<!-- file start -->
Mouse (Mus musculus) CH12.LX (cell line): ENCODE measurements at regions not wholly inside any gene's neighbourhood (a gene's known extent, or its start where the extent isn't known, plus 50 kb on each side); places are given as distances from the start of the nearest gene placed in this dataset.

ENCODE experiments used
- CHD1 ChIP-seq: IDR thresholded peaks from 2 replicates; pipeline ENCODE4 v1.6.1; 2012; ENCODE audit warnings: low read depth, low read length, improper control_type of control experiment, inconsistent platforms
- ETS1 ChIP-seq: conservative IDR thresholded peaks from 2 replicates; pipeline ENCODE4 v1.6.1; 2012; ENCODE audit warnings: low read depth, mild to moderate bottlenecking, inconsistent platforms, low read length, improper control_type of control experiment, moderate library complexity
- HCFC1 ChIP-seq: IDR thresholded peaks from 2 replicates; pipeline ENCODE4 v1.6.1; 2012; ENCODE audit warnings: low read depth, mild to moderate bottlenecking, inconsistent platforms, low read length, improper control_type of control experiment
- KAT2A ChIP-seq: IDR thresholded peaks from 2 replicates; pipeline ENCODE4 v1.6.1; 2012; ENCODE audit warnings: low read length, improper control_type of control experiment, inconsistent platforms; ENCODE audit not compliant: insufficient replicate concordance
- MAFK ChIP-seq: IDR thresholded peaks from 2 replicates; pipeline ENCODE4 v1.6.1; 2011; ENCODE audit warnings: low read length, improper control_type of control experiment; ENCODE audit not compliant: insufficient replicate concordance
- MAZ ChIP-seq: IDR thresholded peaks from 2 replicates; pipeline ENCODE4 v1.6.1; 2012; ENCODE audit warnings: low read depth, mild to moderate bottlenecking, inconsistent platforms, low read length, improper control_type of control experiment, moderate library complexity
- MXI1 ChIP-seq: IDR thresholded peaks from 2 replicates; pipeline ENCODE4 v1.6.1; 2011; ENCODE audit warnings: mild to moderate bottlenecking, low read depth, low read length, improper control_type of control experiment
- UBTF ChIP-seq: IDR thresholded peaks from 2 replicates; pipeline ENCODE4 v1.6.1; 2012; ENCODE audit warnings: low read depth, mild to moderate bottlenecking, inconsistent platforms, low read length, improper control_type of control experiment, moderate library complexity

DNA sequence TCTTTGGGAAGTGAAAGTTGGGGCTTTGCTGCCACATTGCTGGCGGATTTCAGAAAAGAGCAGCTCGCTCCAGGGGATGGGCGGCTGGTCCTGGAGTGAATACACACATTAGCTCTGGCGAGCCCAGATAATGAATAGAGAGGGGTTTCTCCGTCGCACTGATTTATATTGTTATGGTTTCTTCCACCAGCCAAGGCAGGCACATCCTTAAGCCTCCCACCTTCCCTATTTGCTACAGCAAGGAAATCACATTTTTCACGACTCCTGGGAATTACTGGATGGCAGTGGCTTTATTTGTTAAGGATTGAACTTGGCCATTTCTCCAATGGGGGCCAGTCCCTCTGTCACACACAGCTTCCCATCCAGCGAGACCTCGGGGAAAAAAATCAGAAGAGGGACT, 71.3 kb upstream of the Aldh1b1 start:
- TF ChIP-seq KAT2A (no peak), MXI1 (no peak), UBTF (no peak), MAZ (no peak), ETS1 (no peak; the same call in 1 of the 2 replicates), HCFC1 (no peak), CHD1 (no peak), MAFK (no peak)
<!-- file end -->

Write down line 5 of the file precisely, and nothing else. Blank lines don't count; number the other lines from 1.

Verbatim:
- HCFC1 ChIP-seq: IDR thresholded peaks from 2 replicates; pipeline ENCODE4 v1.6.1; 2012; ENCODE audit warnings: low read depth, mild to moderate bottlenecking, inconsistent platforms, low read length, improper control_type of control experiment